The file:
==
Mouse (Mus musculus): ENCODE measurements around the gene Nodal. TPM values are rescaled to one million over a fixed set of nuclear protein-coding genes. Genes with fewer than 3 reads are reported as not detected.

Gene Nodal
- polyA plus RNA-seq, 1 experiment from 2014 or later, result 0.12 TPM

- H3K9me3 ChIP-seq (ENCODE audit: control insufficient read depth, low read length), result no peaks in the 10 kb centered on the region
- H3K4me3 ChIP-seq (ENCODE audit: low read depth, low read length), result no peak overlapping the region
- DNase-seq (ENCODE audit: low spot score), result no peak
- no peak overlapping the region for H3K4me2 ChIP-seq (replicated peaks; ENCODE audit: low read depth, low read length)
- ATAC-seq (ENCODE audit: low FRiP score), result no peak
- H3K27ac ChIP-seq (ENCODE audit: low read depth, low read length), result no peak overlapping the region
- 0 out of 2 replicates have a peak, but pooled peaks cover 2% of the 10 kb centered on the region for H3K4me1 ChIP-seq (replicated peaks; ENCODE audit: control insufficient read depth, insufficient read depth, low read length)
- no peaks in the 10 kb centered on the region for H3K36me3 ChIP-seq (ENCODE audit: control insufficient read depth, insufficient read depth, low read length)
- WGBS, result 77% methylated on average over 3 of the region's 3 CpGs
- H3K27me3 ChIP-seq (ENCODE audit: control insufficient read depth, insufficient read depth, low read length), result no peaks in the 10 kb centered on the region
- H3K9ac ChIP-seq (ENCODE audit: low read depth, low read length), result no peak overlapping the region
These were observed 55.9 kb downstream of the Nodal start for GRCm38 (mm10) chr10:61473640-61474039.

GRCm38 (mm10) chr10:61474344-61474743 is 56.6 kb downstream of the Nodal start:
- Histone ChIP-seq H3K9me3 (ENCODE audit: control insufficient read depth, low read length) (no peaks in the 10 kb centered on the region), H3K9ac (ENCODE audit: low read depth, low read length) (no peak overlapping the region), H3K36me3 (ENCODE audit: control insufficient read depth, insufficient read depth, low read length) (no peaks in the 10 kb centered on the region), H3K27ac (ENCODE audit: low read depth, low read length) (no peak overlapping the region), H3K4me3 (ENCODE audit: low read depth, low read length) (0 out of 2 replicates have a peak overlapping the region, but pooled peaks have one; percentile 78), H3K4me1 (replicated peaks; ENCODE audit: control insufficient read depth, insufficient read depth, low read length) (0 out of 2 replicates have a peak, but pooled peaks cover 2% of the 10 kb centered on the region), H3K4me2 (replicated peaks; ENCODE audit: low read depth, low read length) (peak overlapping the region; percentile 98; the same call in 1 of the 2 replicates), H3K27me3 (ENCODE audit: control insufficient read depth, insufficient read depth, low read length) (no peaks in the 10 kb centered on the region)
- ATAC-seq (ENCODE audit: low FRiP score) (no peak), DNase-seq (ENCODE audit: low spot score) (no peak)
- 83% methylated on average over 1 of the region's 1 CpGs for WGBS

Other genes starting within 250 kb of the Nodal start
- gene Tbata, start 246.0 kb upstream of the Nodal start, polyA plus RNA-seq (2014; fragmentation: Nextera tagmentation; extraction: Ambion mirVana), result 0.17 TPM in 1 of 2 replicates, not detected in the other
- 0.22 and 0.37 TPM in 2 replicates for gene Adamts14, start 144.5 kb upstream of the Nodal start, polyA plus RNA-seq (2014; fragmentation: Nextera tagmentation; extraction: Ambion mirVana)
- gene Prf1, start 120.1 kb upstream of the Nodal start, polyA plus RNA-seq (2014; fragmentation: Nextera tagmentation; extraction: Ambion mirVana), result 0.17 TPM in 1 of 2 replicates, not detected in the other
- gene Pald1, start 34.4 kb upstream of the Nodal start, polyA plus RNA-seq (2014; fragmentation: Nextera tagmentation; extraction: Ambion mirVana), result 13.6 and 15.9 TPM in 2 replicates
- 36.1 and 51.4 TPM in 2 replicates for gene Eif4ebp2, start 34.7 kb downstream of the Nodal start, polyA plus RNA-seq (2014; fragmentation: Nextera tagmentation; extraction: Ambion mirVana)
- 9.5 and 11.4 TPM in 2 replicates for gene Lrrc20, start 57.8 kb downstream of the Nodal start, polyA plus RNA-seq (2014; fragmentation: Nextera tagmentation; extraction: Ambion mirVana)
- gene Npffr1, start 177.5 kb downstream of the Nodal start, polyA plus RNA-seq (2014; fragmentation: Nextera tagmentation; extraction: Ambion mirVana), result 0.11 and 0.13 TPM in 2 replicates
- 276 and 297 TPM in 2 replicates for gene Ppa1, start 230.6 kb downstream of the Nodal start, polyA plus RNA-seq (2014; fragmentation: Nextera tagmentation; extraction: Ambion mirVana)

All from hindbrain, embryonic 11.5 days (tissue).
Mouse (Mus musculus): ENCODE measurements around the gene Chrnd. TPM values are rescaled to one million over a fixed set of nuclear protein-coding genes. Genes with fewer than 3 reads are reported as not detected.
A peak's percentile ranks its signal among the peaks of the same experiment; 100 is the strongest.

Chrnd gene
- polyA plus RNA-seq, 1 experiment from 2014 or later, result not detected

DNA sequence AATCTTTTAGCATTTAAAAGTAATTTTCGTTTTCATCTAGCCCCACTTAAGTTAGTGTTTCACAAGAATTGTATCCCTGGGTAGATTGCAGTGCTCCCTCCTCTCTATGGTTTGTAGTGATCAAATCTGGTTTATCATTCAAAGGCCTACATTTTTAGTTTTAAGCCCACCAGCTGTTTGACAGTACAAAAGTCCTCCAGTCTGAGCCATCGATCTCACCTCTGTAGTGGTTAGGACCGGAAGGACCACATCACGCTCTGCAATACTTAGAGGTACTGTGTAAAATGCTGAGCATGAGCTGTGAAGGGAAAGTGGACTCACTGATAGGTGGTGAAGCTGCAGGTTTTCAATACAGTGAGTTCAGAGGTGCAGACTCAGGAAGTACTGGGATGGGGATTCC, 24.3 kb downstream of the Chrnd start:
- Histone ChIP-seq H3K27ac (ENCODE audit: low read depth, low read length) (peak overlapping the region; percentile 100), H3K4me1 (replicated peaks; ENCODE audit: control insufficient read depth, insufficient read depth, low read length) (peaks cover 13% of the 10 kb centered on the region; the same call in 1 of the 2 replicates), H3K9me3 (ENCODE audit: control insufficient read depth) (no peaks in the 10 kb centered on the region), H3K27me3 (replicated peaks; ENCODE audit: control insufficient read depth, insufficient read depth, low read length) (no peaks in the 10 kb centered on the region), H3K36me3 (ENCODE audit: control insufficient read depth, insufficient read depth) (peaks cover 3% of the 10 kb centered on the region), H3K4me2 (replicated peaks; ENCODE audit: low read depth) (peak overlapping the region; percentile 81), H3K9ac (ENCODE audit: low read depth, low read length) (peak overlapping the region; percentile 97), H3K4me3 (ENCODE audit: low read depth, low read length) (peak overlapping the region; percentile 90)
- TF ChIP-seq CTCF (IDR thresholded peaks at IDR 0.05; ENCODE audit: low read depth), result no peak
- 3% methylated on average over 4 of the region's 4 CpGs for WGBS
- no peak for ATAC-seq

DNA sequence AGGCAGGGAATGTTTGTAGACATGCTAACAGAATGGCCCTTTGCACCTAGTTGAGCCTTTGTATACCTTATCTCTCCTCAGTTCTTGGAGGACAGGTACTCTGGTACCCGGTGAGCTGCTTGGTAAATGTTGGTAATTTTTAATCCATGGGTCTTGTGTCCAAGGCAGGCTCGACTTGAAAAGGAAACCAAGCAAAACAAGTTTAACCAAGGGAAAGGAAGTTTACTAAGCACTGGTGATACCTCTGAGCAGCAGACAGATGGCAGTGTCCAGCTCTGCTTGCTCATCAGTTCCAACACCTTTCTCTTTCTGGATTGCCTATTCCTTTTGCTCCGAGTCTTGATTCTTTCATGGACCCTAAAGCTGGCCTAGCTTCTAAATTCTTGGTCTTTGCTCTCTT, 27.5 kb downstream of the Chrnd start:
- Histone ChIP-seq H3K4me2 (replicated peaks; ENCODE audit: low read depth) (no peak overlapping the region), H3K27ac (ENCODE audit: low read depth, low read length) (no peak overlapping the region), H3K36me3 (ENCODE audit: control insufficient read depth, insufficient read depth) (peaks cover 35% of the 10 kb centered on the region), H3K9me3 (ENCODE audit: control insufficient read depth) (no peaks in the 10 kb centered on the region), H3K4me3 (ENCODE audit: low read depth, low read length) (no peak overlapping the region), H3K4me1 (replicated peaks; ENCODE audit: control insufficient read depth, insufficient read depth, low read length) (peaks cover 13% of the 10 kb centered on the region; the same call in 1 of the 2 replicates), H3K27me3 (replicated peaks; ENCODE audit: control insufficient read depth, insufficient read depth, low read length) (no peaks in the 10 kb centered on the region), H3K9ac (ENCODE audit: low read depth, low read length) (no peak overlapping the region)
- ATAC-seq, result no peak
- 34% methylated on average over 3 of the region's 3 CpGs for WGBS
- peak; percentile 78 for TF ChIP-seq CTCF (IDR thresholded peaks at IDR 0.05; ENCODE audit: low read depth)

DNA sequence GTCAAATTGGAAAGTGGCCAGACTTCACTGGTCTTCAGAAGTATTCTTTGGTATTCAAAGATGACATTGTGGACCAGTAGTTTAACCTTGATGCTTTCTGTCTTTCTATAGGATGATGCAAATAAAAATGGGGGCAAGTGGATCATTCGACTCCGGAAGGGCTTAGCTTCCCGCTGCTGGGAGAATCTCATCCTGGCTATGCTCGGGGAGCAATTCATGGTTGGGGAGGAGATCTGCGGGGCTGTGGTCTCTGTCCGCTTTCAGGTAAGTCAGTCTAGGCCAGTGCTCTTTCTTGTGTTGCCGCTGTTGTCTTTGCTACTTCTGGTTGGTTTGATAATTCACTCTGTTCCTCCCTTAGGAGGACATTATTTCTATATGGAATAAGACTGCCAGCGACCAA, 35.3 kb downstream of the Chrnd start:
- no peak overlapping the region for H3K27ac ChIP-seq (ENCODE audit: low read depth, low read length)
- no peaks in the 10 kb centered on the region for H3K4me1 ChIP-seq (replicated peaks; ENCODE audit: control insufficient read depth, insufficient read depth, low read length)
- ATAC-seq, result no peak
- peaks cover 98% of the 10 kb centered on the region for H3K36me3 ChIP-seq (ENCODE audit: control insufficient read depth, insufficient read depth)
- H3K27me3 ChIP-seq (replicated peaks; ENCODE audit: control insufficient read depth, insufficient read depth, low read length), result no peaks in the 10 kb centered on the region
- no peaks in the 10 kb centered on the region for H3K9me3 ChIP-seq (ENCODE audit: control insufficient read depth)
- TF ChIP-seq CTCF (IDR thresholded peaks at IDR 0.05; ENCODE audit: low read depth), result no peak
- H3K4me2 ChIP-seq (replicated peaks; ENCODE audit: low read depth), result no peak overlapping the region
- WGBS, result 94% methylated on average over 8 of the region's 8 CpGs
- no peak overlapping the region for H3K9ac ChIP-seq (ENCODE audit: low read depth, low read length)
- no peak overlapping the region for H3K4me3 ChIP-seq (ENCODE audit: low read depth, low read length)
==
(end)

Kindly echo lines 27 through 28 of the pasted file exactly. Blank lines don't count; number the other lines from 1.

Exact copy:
- gene Npffr1, start 177.5 kb downstream of the Nodal start, polyA plus RNA-seq (2014; fragmentation: Nextera tagmentation; extraction: Ambion mirVana), result 0.11 and 0.13 TPM in 2 replicates
- 276 and 297 TPM in 2 replicates for gene Ppa1, start 230.6 kb downstream of the Nodal start, polyA plus RNA-seq (2014; fragmentation: Nextera tagmentation; extraction: Ambion mirVana)